From Buzzfeed News: “All of this optimization — as children, in college, online — culminates in the dominant millennial condition, regardless of class or race or location: burnout. ‘Burnout’ was first recognized as a psychological diagnosis in 1974, applied by psychologist Herbert Freudenberger to cases of ‘physical or mental collapse caused by overwork or stress.’ Burnout is of a substantively different category than ‘exhaustion,’ although it’s related. Exhaustion means going to the point where you can’t go any further; burnout means reaching that point and pushing yourself to keep going, whether for days or weeks or years.
What’s worse, the feeling of accomplishment that follows an exhausting task — passing the final! Finishing the massive work project! — never comes. ‘The exhaustion experienced in burnout combines an intense yearning for this state of completion with the tormenting sense that it cannot be attained, that there is always some demand or anxiety or distraction which can’t be silenced,’ Josh Cohen, a psychoanalyst specializing in burnout, writes. ‘You feel burnout when you’ve exhausted all your internal resources, yet cannot free yourself of the nervous compulsion to go on regardless.’
In his writing about burnout, Cohen is careful to note that it has antecedents; ‘melancholic world-weariness,’ as he puts it, is noted in the book of Ecclesiastes, diagnosed by Hippocrates, and endemic to the Renaissance, a symptom of bewilderment with the feeling of ‘relentless change.’ In the late 1800s, ‘neurasthenia,’ or nervous exhaustion, afflicted patients run down by the ‘pace and strain of modern industrial life.’ Burnout differs in its intensity and its prevalence: It isn’t an affliction experienced by relatively few that evidences the darker qualities of change but, increasingly, and particularly among millennials, the contemporary condition.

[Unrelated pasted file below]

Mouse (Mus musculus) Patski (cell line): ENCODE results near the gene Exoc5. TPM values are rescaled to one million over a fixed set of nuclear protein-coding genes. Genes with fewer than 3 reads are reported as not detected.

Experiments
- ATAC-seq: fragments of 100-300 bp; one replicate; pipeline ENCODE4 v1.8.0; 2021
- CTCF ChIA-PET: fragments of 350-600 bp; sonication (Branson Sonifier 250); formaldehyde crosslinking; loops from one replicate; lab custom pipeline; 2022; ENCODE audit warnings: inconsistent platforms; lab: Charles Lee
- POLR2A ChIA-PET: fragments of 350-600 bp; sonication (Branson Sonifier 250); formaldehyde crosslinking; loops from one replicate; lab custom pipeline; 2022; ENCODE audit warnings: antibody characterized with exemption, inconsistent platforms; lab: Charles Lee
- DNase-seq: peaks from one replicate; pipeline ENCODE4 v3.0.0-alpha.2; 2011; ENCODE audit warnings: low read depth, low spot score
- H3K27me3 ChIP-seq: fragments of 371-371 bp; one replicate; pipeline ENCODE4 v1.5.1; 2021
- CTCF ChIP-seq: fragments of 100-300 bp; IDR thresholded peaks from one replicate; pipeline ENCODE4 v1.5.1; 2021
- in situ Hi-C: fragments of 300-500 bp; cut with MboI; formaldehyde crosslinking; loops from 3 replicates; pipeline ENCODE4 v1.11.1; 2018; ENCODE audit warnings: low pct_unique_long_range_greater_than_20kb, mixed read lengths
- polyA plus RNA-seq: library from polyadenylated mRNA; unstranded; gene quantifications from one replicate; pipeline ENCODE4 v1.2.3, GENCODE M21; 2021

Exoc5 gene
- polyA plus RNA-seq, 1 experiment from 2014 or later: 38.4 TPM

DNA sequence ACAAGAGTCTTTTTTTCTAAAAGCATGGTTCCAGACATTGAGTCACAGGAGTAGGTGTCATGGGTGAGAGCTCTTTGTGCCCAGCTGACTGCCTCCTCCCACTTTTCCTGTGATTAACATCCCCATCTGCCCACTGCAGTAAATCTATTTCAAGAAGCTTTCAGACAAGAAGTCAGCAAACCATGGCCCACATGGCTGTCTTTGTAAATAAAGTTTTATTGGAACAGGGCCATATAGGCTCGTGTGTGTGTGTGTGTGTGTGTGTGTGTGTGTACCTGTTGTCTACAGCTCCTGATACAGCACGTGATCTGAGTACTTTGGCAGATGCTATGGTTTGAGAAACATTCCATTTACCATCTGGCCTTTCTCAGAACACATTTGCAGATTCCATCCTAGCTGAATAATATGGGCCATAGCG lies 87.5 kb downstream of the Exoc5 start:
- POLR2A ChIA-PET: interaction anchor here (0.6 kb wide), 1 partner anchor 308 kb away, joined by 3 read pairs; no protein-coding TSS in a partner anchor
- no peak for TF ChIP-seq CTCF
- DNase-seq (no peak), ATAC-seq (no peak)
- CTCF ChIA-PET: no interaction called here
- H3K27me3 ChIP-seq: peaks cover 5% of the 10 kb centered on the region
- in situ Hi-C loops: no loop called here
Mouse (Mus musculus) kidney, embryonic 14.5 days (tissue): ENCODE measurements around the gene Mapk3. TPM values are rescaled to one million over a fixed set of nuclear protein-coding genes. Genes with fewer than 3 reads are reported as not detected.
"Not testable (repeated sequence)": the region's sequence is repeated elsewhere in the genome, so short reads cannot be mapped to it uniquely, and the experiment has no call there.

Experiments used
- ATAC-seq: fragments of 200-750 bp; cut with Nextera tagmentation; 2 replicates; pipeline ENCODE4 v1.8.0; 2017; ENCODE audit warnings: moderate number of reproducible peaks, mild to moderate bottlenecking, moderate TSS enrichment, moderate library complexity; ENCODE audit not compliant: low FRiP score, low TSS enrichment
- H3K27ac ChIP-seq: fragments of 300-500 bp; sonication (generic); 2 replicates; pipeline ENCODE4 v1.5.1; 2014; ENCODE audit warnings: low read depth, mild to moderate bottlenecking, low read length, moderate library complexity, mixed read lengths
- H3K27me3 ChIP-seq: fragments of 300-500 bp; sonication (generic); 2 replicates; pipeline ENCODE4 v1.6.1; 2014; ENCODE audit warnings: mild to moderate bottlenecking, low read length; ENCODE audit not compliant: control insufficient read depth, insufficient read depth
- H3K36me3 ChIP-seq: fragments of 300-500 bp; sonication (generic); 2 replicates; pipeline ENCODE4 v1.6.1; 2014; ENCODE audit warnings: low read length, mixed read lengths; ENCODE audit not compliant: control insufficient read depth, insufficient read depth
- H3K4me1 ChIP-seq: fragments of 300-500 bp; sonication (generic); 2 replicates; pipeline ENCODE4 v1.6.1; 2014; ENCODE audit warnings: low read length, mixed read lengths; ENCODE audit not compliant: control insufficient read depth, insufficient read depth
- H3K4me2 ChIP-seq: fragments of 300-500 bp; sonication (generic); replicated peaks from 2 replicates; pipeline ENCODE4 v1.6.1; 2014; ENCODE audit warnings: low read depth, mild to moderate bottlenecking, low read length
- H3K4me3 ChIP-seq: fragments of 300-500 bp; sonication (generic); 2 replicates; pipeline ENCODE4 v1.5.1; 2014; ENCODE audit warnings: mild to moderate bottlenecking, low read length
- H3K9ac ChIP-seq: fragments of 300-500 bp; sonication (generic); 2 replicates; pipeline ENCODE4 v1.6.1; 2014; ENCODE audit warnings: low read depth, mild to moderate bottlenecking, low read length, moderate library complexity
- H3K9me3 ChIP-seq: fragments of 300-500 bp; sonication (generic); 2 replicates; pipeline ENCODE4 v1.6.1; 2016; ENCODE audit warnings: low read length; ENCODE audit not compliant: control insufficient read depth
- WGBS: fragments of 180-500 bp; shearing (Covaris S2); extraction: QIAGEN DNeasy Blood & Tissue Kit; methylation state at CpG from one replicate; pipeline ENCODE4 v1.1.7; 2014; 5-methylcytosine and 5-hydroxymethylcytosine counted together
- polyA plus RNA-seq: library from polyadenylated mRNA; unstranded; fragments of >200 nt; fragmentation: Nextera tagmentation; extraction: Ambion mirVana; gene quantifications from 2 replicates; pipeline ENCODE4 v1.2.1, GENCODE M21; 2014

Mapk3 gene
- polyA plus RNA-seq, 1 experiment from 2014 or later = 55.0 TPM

People patching together a retail job with unpredictable scheduling while driving Uber and arranging child care have burnout. Startup workers with fancy catered lunches, free laundry service, and 70-minute commutes have burnout. Academics teaching four adjunct classes and surviving on food stamps while trying to publish research in one last attempt at snagging a tenure-track job have burnout. Freelance graphic artists operating on their own schedule without health care or paid time off have burnout. […]
This is why the fundamental criticism of millennials — that we’re lazy and entitled — is so frustrating: We hustle so hard that we’ve figured out how to avoid wasting time eating meals and are called entitled for asking for fair compensation and benefits like working remotely (so we can live in affordable cities), adequate health care, or 401(k)s (so we can theoretically stop working at some point before the day we die). We’re called whiny for talking frankly about just how much we do work, or how exhausted we are by it. But because overworking for less money isn’t always visible — because job hunting now means trawling LinkedIn, because ‘overtime’ now means replying to emails in bed — the extent of our labor is often ignored, or degraded.
The thing about American labor, after all, is that we’re trained to erase it. Anxiety is medicated; burnout is treated with therapy that’s slowly become normalized and yet still softly stigmatized. (Time in therapy, after all, is time you could be working.) No one would’ve told my grandmother that churning butter and doing the wash by hand wasn’t work. But planning a week of healthy meals for a family of four, figuring out the grocery list, finding time to get to the grocery store, and then preparing and cleaning up after those meals, while holding down a full-time job? That’s just motherhood, not labor.”